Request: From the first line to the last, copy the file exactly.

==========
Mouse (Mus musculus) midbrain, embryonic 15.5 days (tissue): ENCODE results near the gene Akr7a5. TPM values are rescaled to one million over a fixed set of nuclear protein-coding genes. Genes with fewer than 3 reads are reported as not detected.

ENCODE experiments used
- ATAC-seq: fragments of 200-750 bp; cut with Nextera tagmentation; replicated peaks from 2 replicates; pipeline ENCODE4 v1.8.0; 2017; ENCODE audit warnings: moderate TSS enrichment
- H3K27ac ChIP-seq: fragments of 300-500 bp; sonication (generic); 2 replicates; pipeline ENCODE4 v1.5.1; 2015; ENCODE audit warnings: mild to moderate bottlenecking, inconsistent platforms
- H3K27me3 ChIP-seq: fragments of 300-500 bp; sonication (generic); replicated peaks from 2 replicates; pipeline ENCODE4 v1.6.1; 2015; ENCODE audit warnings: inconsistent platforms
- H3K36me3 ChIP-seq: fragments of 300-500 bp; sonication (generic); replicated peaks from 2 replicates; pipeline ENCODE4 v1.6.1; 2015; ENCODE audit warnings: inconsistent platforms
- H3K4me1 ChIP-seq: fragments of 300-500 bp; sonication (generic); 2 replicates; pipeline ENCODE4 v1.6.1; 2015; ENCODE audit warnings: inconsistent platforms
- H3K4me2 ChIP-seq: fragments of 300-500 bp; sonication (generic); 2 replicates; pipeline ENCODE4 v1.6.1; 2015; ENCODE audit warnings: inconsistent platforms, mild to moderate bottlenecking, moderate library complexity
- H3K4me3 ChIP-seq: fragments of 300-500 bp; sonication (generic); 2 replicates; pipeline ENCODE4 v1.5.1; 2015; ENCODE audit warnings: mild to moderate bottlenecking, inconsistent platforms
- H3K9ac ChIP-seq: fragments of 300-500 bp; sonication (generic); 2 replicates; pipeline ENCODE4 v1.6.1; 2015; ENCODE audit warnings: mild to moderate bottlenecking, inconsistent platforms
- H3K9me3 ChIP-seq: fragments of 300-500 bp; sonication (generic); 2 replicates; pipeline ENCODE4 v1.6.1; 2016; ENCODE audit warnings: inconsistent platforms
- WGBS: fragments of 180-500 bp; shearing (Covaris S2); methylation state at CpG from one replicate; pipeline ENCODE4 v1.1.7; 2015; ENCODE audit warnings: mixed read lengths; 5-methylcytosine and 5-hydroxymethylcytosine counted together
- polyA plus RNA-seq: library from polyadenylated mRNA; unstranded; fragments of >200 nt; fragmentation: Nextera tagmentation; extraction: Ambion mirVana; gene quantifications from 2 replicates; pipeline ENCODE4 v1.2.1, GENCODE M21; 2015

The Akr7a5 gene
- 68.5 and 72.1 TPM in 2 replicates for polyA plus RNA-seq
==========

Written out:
Mouse (Mus musculus) midbrain, embryonic 15.5 days (tissue): ENCODE results near the gene Akr7a5. TPM values are rescaled to one million over a fixed set of nuclear protein-coding genes. Genes with fewer than 3 reads are reported as not detected.

ENCODE experiments used
- ATAC-seq: fragments of 200-750 bp; cut with Nextera tagmentation; replicated peaks from 2 replicates; pipeline ENCODE4 v1.8.0; 2017; ENCODE audit warnings: moderate TSS enrichment
- H3K27ac ChIP-seq: fragments of 300-500 bp; sonication (generic); 2 replicates; pipeline ENCODE4 v1.5.1; 2015; ENCODE audit warnings: mild to moderate bottlenecking, inconsistent platforms
- H3K27me3 ChIP-seq: fragments of 300-500 bp; sonication (generic); replicated peaks from 2 replicates; pipeline ENCODE4 v1.6.1; 2015; ENCODE audit warnings: inconsistent platforms
- H3K36me3 ChIP-seq: fragments of 300-500 bp; sonication (generic); replicated peaks from 2 replicates; pipeline ENCODE4 v1.6.1; 2015; ENCODE audit warnings: inconsistent platforms
- H3K4me1 ChIP-seq: fragments of 300-500 bp; sonication (generic); 2 replicates; pipeline ENCODE4 v1.6.1; 2015; ENCODE audit warnings: inconsistent platforms
- H3K4me2 ChIP-seq: fragments of 300-500 bp; sonication (generic); 2 replicates; pipeline ENCODE4 v1.6.1; 2015; ENCODE audit warnings: inconsistent platforms, mild to moderate bottlenecking, moderate library complexity
- H3K4me3 ChIP-seq: fragments of 300-500 bp; sonication (generic); 2 replicates; pipeline ENCODE4 v1.5.1; 2015; ENCODE audit warnings: mild to moderate bottlenecking, inconsistent platforms
- H3K9ac ChIP-seq: fragments of 300-500 bp; sonication (generic); 2 replicates; pipeline ENCODE4 v1.6.1; 2015; ENCODE audit warnings: mild to moderate bottlenecking, inconsistent platforms
- H3K9me3 ChIP-seq: fragments of 300-500 bp; sonication (generic); 2 replicates; pipeline ENCODE4 v1.6.1; 2016; ENCODE audit warnings: inconsistent platforms
- WGBS: fragments of 180-500 bp; shearing (Covaris S2); methylation state at CpG from one replicate; pipeline ENCODE4 v1.1.7; 2015; ENCODE audit warnings: mixed read lengths; 5-methylcytosine and 5-hydroxymethylcytosine counted together
- polyA plus RNA-seq: library from polyadenylated mRNA; unstranded; fragments of >200 nt; fragmentation: Nextera tagmentation; extraction: Ambion mirVana; gene quantifications from 2 replicates; pipeline ENCODE4 v1.2.1, GENCODE M21; 2015

The Akr7a5 gene
- 68.5 and 72.1 TPM in 2 replicates for polyA plus RNA-seq